6 Things You Must Include on a Food Label

The label is an essential component of any product packaging. It’s especially important in the food industry, where labels outline useful information to consumers. This includes guidelines on how to store, prepare and use the product, as well as details regarding additives and allergens that some people may want to avoid.

In doing so, labels go a long way in protecting public health and safety. They also make shopping easier by allowing you to quickly identify points of comparison when searching for the best version of a particular product. For manufacturers, labels also serve as an opportunity to highlight key selling points, such as the presence of healthy ingredients.

An effective label not only provides these details, but does so in accordance with the regulations. With this in mind, here are six things you must include on a food label.

Use-By/Best Before Date

All food products need to have a clear ‘use-by’ or ‘best before’ date printed on the packaging. This is best accomplished with the latest coding technology such as that provided by Diagraph. With the Diagraph suite of tools and software, you can create consistently sharp, high-resolution dates, barcodes and more.

Name

The next piece of information any label should have is the name of the product, which must be stated clearly and not be misleading. If there isn’t an official name prescribed by the law, a customary title should be used. In other words, it must be something familiar to consumers. Keep in mind that the names of foods which have been processed in some manner need to include the processing method. For example, dried fruit, salted peanuts or smoked ham.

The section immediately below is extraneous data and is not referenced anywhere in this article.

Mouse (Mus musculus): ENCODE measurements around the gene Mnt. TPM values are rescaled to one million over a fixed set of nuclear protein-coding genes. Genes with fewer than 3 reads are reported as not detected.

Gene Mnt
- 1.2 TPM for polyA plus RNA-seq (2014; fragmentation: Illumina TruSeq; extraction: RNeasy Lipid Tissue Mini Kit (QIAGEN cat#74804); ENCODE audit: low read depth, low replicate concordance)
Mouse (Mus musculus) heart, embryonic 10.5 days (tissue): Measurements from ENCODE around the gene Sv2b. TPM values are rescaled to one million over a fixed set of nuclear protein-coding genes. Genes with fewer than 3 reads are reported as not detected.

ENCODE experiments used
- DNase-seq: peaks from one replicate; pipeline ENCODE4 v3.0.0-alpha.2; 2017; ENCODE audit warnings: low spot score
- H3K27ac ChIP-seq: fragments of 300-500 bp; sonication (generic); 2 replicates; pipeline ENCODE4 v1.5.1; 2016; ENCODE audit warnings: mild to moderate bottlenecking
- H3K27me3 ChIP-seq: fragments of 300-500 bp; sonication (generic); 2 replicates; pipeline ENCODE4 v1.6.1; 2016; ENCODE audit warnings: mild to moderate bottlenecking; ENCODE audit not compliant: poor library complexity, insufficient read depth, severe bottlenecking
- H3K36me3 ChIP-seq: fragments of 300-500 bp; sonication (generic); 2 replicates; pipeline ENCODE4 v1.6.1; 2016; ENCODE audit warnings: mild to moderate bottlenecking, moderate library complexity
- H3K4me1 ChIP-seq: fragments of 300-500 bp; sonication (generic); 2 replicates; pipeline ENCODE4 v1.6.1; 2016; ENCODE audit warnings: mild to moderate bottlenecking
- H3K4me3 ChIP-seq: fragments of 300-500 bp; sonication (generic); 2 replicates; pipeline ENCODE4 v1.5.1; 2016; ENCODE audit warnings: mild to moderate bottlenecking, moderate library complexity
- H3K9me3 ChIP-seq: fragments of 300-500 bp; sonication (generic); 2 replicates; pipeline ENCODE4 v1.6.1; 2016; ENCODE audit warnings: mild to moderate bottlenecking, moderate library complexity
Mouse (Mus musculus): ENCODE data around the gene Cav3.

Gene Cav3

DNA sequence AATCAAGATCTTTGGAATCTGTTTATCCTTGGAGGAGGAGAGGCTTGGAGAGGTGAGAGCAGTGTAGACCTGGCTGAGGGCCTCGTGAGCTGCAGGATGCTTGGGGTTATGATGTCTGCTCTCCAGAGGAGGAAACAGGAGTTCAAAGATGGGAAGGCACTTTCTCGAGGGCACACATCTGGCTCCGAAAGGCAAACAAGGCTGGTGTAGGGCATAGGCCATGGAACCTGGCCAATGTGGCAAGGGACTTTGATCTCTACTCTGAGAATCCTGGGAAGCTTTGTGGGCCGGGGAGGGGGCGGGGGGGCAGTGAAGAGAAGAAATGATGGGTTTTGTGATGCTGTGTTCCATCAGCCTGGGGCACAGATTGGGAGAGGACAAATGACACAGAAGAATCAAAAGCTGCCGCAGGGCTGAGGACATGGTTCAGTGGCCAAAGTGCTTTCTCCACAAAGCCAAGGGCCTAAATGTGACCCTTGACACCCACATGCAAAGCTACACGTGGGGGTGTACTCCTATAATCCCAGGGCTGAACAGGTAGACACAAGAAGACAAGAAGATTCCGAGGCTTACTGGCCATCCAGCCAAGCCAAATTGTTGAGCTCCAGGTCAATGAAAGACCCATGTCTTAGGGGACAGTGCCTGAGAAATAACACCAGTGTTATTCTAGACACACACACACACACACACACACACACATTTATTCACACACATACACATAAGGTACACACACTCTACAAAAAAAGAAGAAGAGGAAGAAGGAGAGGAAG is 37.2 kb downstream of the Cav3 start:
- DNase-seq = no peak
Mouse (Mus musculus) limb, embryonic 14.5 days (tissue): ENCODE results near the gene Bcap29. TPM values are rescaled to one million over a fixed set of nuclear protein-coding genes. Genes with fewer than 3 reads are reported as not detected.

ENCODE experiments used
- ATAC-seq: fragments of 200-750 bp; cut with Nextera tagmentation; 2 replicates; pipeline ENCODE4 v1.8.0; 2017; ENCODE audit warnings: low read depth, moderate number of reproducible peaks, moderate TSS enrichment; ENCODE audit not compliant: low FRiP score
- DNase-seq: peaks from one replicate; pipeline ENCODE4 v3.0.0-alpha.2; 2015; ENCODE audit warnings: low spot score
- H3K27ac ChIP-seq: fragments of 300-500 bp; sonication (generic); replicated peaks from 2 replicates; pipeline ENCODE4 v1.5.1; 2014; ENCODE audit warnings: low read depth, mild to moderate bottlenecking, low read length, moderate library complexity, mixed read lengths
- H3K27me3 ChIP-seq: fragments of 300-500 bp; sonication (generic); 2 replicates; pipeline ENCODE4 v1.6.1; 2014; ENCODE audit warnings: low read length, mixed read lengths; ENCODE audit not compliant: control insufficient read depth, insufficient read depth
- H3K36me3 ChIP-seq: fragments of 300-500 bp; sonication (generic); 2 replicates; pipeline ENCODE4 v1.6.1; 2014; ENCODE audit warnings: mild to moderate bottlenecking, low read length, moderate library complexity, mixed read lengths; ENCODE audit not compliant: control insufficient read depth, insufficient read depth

Ingredients

Any food product with two or more ingredients must list its contents under a heading that includes the word “ingredients.” These must be listed by order of weight, with the first entry being the ingredient that was used in the highest quantity when making the food. Of course, fresh fruits and vegetables, as well as water, are the exceptions here.

Allergens

If your product contains one or more of the officially recognized allergens, it must be emphasized on the label where the ingredients are listed. You can highlight it with bold lettering, as well as a different background color, font or style.

QUID

The quantitative declaration of ingredients (QUID) area of the label illustrates what percentage of the food comprises certain ingredients. This is mandatory when the ingredient is:

  • In the name of the product
  • Emphasized on the packaging or label
  • Essential to characterizing or distinguishing the food from other products
  • Typically associated with the ingredient by consumers

Net Quantity

To comply with the Food Information Regulations, the net quantity of your product must be displayed on the label. If the food is packaged in liquid, the net weight must be when the product is drained. Note that this detail doesn’t need to be shown when the product is subject to significant losses in mass or volume, or is normally sold by number.

Another consideration is storage conditions, along with the name and address of the manufacturer. You should also detail preparation instructions and specify the country from which your food originated.

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